People sometimes feel attracted to ruins and abandoned buildings and so was I, when driving through Bordighera on the way to Monte Carlo. A street with old trees, some villas and hotels, but suddenly a ruin of an old grand-hotel was rising out of wild beautiful garden, enclosed by a huge wall - like in a fairy-tale. But what made me immediately stop my car, were some big wooden letters on the roof and some faded painted ones on the facade : ANGST. At the entrance to the garden "Hotel Angst" was repeated in Art Nouveau-style. Climbing over the wall was the only way to enter.
A return to get the camera, another return the next day and another half a year later exquisitely just to photograph Angst.
I think, Hitchkock and other directors specialized in horror would have stopped too to see whats behind the facade of a hotel with such name. Partly it is the name that became a program. Being inside the building, the blend of smell and sound slowly creeps under your skin, while examining what remained of the grandeur this place surely once must have had.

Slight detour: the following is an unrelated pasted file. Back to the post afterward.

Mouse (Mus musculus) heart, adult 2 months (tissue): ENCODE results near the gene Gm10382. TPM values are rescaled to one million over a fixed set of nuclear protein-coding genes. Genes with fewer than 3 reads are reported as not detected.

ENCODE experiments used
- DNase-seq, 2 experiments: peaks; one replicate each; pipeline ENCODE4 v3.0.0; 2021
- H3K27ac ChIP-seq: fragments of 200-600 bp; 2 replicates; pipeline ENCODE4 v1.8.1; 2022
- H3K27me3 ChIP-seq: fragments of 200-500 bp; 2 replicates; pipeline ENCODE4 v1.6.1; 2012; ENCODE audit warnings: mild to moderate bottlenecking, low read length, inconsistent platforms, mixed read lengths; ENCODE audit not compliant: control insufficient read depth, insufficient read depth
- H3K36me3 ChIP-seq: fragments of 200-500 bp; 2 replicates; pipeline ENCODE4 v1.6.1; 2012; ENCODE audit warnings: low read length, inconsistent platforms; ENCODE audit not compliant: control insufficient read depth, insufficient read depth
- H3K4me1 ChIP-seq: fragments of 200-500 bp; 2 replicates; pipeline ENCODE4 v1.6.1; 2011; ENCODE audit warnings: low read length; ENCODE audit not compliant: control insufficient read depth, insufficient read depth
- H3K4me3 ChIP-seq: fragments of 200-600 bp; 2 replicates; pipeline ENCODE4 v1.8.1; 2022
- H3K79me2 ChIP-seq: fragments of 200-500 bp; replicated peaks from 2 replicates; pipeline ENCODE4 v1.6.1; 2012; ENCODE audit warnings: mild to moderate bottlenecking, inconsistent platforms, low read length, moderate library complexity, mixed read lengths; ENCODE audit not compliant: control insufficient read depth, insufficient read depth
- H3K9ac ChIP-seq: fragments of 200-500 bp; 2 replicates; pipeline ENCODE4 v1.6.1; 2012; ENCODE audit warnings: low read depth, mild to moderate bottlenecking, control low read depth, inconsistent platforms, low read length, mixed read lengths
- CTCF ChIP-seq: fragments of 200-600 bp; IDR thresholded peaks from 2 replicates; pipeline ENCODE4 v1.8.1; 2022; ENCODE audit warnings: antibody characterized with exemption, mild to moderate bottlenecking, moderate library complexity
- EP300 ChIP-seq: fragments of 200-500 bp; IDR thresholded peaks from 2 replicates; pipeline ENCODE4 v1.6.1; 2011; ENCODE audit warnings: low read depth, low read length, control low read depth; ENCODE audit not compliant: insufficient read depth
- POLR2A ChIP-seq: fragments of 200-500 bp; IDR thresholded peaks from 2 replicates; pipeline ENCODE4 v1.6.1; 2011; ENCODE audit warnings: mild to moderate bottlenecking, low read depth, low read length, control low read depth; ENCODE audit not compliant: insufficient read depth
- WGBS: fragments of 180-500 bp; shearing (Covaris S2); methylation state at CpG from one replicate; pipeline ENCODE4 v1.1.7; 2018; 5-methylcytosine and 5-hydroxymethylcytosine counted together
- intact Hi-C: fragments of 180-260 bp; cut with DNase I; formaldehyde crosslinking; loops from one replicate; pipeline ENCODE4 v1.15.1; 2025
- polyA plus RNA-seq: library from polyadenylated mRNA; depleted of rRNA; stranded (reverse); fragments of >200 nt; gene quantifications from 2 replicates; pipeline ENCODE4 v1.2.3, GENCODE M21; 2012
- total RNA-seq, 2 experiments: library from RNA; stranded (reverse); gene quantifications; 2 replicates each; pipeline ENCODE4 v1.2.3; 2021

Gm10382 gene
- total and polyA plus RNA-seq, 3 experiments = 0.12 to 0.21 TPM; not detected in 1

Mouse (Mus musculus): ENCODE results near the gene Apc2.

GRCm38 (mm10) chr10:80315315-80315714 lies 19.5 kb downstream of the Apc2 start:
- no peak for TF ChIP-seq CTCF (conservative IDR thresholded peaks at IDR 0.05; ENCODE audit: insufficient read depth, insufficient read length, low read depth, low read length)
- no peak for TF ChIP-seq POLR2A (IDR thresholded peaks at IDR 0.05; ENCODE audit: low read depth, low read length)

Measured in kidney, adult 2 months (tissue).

I was not the only one to visit this hotel, as I could read from inscriptions, some dating from 1959. During my stay photographing or relaxing from the tension that is
inside this building, there have been other visitors, some which I saw, others I could guess from their traces.
Being founded in the eighteen-seventies, some years after an earthquake in Liguria,
Adolfo Angst had no doubt, that this modern hotel should carry his name. It is said that he was even playing with the controversial connotations. Soon his hotel became the hotspot not only in this area, but it attracted rich people from far away. Queen Victoria's stay was only hindered by some war-business. But after the great depression the era of titanic hotels was definitely over and when Mussolini declared war in Abbessinia, the British guests stayed away. Adolfo Angst was Jewish and these coincidences at the dawn of world war II led to its closing in 1939. Du